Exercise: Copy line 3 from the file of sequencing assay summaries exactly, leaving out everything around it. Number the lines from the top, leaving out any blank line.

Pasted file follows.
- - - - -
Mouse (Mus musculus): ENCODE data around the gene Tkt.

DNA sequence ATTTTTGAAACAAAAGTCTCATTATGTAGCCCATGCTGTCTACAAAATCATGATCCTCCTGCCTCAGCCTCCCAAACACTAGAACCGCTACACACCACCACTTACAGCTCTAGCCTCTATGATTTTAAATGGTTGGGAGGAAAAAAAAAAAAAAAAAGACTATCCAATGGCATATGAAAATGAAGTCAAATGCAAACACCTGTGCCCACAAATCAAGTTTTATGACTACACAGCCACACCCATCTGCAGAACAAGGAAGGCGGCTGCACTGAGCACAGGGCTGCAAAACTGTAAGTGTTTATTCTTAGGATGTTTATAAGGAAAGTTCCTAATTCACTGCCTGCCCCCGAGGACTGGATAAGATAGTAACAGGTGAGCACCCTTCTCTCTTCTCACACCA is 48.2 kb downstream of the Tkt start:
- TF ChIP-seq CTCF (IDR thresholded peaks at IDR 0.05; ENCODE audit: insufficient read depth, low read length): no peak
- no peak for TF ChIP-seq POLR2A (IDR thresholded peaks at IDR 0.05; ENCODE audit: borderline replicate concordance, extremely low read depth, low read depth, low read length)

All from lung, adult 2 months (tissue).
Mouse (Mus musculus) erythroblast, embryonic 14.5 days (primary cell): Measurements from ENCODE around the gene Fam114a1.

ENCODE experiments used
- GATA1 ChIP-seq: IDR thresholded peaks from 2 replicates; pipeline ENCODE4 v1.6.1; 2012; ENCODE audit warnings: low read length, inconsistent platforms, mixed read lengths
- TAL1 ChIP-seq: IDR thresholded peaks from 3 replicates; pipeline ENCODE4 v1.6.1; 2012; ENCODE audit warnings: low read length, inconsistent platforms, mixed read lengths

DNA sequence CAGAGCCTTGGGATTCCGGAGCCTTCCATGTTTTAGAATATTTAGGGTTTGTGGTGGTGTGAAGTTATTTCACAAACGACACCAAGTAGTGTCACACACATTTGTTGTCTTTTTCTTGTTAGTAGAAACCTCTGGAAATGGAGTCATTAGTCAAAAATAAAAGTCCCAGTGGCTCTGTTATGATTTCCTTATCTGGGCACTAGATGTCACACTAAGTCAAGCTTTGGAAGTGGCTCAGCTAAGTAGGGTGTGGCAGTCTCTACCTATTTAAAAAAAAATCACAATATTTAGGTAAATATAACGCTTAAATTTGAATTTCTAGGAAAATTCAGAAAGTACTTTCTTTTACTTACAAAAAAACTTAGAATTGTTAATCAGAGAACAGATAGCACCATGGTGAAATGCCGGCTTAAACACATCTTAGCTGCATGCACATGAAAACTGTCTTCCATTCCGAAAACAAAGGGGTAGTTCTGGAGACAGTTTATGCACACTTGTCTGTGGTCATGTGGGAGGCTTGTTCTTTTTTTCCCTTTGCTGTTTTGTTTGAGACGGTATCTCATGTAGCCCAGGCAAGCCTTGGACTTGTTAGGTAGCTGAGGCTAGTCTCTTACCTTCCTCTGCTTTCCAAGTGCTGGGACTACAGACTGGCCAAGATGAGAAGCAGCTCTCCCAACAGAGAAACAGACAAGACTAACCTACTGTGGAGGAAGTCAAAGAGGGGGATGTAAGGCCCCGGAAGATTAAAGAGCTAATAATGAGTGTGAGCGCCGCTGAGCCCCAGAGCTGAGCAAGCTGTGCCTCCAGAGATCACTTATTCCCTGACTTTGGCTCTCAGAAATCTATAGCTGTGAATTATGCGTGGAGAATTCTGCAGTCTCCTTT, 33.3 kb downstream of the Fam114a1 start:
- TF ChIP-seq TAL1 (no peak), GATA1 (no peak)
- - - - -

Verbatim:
- TF ChIP-seq CTCF (IDR thresholded peaks at IDR 0.05; ENCODE audit: insufficient read depth, low read length): no peak